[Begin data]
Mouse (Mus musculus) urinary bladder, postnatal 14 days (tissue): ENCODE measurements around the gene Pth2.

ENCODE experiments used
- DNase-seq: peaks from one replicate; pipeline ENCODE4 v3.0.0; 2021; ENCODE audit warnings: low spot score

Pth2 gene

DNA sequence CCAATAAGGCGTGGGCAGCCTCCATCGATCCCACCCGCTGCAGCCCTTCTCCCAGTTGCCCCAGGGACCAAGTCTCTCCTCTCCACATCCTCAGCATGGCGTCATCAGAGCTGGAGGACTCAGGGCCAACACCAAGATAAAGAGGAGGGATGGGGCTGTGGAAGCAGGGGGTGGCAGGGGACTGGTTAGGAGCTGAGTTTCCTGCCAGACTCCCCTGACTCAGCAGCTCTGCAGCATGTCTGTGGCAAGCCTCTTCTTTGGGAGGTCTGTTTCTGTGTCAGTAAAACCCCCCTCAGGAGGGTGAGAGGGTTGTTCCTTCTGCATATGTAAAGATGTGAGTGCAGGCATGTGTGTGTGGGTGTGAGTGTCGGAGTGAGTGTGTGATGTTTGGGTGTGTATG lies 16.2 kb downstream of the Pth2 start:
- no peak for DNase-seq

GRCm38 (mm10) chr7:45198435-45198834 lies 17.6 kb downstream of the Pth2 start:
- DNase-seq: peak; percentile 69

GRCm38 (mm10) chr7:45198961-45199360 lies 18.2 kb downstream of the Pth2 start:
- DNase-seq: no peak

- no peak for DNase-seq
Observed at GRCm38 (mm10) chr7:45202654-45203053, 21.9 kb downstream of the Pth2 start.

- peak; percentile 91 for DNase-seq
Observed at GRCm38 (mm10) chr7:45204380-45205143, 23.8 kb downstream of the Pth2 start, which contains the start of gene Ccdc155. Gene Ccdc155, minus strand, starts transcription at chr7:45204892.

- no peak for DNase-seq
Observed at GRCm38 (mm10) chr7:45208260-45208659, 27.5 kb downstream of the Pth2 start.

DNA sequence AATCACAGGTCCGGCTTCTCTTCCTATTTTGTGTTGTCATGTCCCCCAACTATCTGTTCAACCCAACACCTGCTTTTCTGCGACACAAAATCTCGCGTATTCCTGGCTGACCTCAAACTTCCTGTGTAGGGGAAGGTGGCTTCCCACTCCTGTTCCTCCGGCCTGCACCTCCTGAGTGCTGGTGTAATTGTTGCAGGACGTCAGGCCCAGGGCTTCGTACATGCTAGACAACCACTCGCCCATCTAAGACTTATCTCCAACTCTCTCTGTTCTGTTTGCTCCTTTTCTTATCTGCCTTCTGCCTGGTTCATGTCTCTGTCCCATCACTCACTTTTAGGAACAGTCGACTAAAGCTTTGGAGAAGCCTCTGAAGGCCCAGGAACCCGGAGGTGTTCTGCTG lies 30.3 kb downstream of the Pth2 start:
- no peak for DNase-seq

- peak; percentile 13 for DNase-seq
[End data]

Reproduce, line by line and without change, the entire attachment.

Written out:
Mouse (Mus musculus) urinary bladder, postnatal 14 days (tissue): ENCODE measurements around the gene Pth2.

ENCODE experiments used
- DNase-seq: peaks from one replicate; pipeline ENCODE4 v3.0.0; 2021; ENCODE audit warnings: low spot score

Pth2 gene

DNA sequence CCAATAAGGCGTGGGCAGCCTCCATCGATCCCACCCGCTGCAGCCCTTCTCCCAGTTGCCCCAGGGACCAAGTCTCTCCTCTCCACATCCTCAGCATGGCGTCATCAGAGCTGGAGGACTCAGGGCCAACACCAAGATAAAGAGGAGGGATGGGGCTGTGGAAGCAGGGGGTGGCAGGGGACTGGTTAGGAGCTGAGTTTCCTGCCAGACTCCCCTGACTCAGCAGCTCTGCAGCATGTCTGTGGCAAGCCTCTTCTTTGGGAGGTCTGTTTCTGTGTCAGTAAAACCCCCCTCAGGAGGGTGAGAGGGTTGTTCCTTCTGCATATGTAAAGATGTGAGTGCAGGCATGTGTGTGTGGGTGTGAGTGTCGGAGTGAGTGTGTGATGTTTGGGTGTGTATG lies 16.2 kb downstream of the Pth2 start:
- no peak for DNase-seq

GRCm38 (mm10) chr7:45198435-45198834 lies 17.6 kb downstream of the Pth2 start:
- DNase-seq: peak; percentile 69

GRCm38 (mm10) chr7:45198961-45199360 lies 18.2 kb downstream of the Pth2 start:
- DNase-seq: no peak

- no peak for DNase-seq
Observed at GRCm38 (mm10) chr7:45202654-45203053, 21.9 kb downstream of the Pth2 start.

- peak; percentile 91 for DNase-seq
Observed at GRCm38 (mm10) chr7:45204380-45205143, 23.8 kb downstream of the Pth2 start, which contains the start of gene Ccdc155. Gene Ccdc155, minus strand, starts transcription at chr7:45204892.

- no peak for DNase-seq
Observed at GRCm38 (mm10) chr7:45208260-45208659, 27.5 kb downstream of the Pth2 start.

DNA sequence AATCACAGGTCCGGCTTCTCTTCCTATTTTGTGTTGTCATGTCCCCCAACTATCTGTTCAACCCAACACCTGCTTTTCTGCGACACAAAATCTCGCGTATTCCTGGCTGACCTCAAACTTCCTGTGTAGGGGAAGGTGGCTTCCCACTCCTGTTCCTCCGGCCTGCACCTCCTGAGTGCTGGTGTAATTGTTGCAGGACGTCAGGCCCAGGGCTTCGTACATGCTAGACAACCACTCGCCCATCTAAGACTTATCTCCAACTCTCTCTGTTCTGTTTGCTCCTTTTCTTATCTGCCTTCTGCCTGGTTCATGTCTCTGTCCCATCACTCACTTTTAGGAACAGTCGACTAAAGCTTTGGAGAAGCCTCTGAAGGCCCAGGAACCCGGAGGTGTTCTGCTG lies 30.3 kb downstream of the Pth2 start:
- no peak for DNase-seq

- peak; percentile 13 for DNase-seq